03/11/2007
3 Nov 2007

03 November 2007

3 Nov 2007

03 November 2007

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Fraser NelsonFraser Nelson
Cameron means business on welfare: the Tories are the radicals again

There is something about impending doom which focuses the mind. That is why the Tory conference in Blackpool was perhaps the most effective brainstorming session in the party’s history — albeit inadvertently. David Cameron arrived facing an election. He left the northern seaside resort having scared Gordon Brown away from going to the polls — and, in the process, launched a policy strategy more radical than he had ever dreamt he would be pursuing.

Cameron means business on welfare: the Tories are the radicals again
Irfan Alalawi
The Saudis are in the global saddle

The state visit of the King of Saudi Arabia to Britain came at a time of growing internal and external crisis for the desert kingdom, and was surely intended to bolster international confidence in the Riyadh regime. All the indications are that King Abdullah really does want to extricate his country from its benighted state. Yet political modernisation has been so slow as to be almost invisible.

The Saudis are in the global saddle
Tim Walker
‘There are unfortunately a lot of us old guys around’

Peter Vaughan has been delivering fine performances for decades — Grouty in Porridge and Robert Lindsay’s prospective father-in-law in Citizen Smith, among many others — but it is only lately, since he became a pensioner, that a large swath of the population has finally put his name to his face.His performance as the Alzheimer’s sufferer Felix Hutchinson in Our Friends in the North and his wonderful turn as Anthony Hopkins’s father in The Remains of the Day were the parts that finally did it for him.

‘There are unfortunately a lot of us old guys around’
James Delingpole
I am facing up to the fact that I may be a Marxist

It’s astonishing the people you find yourself agreeing withHelp! I think I might be turning into a Marxist and I know exactly when it started. It was in January last year when I was watching Question Time, despising most of the panellists for their cant-riddled idiocy as per usual, when I suddenly heard one of them, a slightly scary woman called Claire Fox, say: ‘Why can’t all our schools be like Eton?’And she wasn’t asking it as a glib, meaningless flourish, in the way a Tory MP trying to impress might ask, ‘Why we can’t make our NHS system be the envy of the world?’ Claire Fox genuinely believes that a traditional, liberal arts education of the sort offered by Eton — Latin, Greek, rigour, dates — is best.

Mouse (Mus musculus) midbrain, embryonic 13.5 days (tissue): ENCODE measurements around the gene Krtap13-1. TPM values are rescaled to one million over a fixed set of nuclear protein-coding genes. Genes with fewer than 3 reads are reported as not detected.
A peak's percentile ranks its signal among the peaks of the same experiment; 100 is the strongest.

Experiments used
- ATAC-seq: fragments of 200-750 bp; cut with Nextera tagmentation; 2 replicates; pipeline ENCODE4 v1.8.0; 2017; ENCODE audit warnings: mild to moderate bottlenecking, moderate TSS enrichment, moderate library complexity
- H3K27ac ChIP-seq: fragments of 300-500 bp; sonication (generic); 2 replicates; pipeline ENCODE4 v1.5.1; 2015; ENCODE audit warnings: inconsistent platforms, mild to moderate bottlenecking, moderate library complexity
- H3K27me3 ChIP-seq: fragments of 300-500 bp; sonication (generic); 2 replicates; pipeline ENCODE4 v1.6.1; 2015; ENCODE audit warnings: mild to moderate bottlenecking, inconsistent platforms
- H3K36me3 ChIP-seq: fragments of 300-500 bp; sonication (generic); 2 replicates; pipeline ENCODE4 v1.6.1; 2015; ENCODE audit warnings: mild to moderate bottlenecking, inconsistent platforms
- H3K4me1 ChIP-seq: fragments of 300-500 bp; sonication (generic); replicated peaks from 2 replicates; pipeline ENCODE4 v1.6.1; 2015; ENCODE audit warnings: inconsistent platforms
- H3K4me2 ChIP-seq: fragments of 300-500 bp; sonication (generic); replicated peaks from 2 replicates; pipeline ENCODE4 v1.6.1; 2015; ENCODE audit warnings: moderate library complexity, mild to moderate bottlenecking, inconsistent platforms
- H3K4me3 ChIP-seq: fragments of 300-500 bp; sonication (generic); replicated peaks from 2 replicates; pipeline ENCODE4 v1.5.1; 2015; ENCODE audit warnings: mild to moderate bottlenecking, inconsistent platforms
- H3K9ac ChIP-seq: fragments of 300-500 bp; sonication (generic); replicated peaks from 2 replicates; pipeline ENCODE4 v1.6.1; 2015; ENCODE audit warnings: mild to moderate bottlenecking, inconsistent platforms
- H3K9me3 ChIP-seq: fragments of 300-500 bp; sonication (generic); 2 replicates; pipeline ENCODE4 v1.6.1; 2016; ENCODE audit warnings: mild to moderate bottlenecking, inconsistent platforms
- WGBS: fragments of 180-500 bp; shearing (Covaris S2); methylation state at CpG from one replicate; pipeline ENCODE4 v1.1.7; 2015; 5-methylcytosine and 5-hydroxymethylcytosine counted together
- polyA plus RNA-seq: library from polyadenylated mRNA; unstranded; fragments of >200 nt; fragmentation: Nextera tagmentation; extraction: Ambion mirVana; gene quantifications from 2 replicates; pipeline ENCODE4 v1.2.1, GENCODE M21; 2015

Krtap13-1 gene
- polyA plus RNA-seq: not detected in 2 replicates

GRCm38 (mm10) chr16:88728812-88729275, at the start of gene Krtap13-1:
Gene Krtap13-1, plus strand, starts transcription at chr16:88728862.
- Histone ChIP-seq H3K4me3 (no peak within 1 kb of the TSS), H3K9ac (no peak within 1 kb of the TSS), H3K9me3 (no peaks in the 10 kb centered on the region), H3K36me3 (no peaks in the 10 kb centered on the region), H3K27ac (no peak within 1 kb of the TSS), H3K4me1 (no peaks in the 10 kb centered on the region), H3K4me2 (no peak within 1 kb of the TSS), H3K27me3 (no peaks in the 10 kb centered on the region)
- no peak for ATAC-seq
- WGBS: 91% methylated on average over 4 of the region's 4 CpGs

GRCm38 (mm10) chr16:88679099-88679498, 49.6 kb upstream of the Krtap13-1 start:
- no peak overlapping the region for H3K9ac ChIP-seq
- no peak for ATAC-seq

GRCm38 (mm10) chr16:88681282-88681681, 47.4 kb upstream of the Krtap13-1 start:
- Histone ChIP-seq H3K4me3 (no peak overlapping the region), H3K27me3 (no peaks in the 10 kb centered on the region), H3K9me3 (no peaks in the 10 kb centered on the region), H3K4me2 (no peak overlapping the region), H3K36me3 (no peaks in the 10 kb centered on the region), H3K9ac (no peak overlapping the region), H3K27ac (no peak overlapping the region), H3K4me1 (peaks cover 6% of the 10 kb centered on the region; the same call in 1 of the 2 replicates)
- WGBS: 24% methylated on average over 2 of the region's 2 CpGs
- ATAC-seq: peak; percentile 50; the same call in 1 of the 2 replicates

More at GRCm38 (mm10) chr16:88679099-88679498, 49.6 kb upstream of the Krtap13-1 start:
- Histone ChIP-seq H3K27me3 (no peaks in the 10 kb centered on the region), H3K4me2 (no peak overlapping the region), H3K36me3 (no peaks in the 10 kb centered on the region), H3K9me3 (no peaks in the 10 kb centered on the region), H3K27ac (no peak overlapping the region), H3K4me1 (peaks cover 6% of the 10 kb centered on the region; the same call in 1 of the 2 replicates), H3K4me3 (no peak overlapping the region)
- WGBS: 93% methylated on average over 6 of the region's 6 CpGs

I am facing up to the fact that I may be a Marxist
Lloyd Evans
Intelligence2 debate report

‘It’s about my cappuccino.’ No one expected the great environmental debate — Capitalism can save the Planet — to be reduced to mere refreshments, but Tim Harford, leading for the motion, used the coffee he buys outside his FT office as a symbol of the global challenge. Our survival depends on consumer decisions at every level of industrial production. Let capital decide, he said. Keep government out of it.

Intelligence2 debate report
Lauren Booth
All Hezbollah lacks is a group on Facebook

A tour of Beirut with the militia’s PR divisionBeirutA year after Israel’s failed attempt to bomb Hezbollah into the Middle Ages, the ‘war’ of 2006 is now known as the ‘Divine Victory’ in these parts. With November’s general election on hold, politics in Lebanon is as complicated as it ever has been. Druze, Christian groups, Muslim parties and a smattering of Marxists are all vying for a say in a government led by a hugely unpopular prime minister.

All Hezbollah lacks is a group on Facebook
Rod Liddle
The royal blackmail story is remarkable for the absence of outrage

I suppose there must be someone left in Britain who is surprised or shocked that a minor member of the royal family has alleged homosexual tendencies and is partial to the odd snort of cocaine. Lord Charteris of Amisfield, for example — formerly the Queen’s private secretary — would at least have pretended to be appalled, but he’s been dead for seven long years. Frankly, I suspect most British people would shrug their shoulders with resignation and boredom even if it were reported that a fairly important royal had been photographed mainlining anthrax spores while fellating a pine marten.

The royal blackmail story is remarkable for the absence of outrage
Patrick West
The nightmare of ‘pre-crime’ is already with us

Those who express concern about the onset of a dystopian surveillance society in Britain, in which the boundary between public and private is being erased, and in which the state malignly uses new methods of monitoring, usually invoke the spectre of Nineteen Eighty-Four. ‘Orwellian’ is the customary adjective denoting the kind of cruel, maladjusted authoritarian state that spies on us, that knows everything about us — one, it is feared, that will soon be upon us.

The nightmare of ‘pre-crime’ is already with us
Tessa Mayes
Has the smoking ban reduced heart attacks?

It’s four months since the smoking ban was imposed in England, and most smokers I’ve met in that time seem to be quietly adapting. A friend wants to buy Suck UK’s unisex Smoking Mittens. If you have not come across them before, they are gloves that have a metal hole in them for your cigarette so you can keep warm when smoking outside in the winter. They cost £15 and, as my friend says cheerfully, ‘You never know, if it gets really cold, Silk Cut may sponsor white and purple balaclavas with silver puff holes.

Has the smoking ban reduced heart attacks?
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